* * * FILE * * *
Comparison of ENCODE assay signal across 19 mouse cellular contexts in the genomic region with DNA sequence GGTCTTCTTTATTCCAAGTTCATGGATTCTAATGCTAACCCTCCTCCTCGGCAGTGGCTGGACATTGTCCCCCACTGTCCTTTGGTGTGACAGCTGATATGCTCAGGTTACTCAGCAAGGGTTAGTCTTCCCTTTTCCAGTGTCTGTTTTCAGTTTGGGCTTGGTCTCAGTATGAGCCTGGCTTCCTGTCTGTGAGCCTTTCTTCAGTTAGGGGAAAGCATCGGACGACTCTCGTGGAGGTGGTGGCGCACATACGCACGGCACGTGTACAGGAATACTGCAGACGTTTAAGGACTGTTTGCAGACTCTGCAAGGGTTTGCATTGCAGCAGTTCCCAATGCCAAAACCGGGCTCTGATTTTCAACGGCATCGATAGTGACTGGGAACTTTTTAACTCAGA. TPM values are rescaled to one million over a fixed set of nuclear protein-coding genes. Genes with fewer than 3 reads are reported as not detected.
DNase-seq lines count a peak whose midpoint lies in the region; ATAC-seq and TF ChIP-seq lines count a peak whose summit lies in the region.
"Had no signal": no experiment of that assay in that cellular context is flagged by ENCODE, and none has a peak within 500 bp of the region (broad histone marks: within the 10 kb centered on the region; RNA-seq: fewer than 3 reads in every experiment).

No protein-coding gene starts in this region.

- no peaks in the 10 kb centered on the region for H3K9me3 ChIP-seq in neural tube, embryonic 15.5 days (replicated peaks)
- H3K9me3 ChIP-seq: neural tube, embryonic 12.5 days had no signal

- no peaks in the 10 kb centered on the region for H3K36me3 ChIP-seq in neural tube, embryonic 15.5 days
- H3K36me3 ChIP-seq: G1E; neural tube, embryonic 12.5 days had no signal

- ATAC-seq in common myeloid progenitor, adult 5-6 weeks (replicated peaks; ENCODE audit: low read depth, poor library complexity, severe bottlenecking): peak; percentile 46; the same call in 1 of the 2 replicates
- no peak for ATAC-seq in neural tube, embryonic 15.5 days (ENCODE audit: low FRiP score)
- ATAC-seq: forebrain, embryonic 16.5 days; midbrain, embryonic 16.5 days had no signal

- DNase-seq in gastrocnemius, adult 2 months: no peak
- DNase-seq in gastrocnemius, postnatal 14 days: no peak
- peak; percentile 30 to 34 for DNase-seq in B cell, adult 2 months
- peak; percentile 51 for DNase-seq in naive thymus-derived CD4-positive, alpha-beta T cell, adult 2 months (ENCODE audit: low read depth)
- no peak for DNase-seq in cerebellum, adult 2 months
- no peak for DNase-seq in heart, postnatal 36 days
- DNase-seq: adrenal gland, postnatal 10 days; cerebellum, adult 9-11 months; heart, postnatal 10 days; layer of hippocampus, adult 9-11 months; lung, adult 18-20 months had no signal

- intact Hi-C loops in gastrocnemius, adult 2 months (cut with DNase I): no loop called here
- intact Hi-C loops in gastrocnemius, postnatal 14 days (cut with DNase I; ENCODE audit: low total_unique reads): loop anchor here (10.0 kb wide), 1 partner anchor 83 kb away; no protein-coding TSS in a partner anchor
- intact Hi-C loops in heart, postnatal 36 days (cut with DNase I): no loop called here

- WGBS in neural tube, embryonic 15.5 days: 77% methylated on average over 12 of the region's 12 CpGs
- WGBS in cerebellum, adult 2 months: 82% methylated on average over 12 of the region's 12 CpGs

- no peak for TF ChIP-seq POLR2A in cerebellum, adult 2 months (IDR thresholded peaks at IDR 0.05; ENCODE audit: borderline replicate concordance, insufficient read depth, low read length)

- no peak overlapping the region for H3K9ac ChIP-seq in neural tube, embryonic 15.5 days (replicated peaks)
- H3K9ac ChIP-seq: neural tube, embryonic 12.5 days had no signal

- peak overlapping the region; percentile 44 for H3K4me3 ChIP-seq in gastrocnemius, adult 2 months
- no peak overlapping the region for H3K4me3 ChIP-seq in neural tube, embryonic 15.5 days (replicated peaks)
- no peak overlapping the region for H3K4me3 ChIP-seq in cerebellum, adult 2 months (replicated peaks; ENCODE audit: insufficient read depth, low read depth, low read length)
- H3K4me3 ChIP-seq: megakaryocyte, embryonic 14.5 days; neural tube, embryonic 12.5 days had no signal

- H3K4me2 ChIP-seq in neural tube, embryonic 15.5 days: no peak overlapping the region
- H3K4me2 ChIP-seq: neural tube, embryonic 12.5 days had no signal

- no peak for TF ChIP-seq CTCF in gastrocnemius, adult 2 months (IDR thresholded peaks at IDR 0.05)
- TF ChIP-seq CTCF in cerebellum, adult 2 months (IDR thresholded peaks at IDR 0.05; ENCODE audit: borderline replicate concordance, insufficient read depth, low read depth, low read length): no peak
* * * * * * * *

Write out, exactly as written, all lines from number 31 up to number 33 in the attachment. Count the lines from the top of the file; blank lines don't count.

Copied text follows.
- H3K4me2 ChIP-seq in neural tube, embryonic 15.5 days: no peak overlapping the region
- H3K4me2 ChIP-seq: neural tube, embryonic 12.5 days had no signal

- no peak for TF ChIP-seq CTCF in gastrocnemius, adult 2 months (IDR thresholded peaks at IDR 0.05)